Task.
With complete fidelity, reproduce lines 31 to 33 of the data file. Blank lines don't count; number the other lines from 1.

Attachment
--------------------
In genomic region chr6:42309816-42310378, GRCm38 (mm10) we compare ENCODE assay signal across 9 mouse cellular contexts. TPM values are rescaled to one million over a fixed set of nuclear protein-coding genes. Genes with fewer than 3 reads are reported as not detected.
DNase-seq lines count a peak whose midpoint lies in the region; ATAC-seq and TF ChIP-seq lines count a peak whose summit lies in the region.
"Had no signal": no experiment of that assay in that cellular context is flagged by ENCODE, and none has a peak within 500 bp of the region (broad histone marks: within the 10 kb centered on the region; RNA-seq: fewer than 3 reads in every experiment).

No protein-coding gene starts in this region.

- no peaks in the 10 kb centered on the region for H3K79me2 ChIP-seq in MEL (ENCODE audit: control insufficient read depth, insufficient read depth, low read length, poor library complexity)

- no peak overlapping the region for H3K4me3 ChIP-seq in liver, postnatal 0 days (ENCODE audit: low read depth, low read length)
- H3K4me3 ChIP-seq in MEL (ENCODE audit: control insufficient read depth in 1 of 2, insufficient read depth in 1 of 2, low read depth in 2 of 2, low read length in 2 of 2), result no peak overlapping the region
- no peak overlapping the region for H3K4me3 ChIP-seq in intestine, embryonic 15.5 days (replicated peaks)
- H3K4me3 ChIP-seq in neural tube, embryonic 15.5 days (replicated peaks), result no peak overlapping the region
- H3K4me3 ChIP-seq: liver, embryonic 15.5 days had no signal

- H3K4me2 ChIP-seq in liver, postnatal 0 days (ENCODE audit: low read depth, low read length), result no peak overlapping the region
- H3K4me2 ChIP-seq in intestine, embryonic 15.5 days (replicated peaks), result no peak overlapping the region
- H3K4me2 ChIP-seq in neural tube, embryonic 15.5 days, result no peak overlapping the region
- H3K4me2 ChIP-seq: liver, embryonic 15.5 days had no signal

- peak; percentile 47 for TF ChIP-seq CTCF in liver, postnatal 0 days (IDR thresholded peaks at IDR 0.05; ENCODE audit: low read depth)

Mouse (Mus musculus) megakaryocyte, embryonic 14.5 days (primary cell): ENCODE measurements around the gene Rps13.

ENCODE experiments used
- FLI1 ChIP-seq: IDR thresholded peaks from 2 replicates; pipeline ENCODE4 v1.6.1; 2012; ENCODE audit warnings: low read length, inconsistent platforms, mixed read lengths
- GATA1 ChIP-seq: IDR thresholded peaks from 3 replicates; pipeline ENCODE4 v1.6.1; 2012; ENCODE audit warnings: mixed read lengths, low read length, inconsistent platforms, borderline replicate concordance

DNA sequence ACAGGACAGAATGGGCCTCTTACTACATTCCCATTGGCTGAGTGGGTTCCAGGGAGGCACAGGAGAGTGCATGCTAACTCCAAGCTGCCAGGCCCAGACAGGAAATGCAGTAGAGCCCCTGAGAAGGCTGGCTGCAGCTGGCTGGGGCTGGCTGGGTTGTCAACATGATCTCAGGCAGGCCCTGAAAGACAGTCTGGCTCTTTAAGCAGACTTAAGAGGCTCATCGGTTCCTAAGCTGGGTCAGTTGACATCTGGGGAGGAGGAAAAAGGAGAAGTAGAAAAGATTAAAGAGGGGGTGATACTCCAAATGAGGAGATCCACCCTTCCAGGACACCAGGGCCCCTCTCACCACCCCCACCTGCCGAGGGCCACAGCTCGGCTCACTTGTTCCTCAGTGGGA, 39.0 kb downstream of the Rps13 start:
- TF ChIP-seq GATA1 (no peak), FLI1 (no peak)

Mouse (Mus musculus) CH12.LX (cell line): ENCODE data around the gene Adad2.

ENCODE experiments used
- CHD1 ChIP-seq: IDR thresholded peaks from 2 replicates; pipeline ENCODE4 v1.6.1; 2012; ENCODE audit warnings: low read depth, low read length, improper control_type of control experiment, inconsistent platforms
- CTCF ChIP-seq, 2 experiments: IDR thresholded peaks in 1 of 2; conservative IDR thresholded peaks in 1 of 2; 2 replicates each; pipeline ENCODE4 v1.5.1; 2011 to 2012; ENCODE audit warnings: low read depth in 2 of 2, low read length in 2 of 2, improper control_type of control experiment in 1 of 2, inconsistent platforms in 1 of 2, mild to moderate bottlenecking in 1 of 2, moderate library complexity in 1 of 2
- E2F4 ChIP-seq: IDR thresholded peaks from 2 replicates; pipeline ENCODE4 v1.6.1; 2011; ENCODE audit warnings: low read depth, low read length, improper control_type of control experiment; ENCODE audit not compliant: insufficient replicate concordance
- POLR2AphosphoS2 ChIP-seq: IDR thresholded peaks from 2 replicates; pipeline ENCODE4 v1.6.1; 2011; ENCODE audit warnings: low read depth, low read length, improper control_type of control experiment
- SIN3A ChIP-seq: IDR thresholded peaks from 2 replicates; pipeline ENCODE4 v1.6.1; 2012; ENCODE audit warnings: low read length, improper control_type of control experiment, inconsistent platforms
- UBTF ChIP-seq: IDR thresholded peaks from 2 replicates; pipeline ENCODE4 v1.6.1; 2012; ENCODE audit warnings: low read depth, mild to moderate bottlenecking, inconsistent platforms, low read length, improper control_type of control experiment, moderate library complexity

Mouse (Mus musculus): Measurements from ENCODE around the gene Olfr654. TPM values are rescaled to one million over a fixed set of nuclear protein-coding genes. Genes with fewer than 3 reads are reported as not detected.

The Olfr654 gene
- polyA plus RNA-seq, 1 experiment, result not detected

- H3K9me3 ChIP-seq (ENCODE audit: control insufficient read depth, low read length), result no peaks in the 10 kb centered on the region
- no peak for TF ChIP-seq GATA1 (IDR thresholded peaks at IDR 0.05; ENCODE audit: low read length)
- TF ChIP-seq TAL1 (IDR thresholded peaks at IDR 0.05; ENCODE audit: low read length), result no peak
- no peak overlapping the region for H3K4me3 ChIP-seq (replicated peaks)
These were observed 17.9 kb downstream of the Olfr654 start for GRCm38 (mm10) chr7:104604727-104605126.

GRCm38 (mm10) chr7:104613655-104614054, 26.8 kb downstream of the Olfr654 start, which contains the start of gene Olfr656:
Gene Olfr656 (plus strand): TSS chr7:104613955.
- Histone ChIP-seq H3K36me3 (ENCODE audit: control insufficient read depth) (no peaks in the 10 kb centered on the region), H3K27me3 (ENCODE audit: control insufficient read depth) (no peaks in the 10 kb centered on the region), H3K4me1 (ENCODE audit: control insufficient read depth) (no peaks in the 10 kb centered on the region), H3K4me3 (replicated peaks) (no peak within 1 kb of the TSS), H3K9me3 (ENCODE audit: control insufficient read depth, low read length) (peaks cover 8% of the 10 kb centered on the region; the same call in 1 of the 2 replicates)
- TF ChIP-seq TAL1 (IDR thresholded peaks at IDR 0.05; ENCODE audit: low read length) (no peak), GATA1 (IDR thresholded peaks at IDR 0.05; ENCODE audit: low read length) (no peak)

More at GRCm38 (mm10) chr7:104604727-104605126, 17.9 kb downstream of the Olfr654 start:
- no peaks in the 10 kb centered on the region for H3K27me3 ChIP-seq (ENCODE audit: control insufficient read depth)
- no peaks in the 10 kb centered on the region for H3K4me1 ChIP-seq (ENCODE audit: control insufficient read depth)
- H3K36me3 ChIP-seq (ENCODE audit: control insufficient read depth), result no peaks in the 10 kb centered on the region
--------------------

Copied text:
The Olfr654 gene
- polyA plus RNA-seq, 1 experiment, result not detected

- H3K9me3 ChIP-seq (ENCODE audit: control insufficient read depth, low read length), result no peaks in the 10 kb centered on the region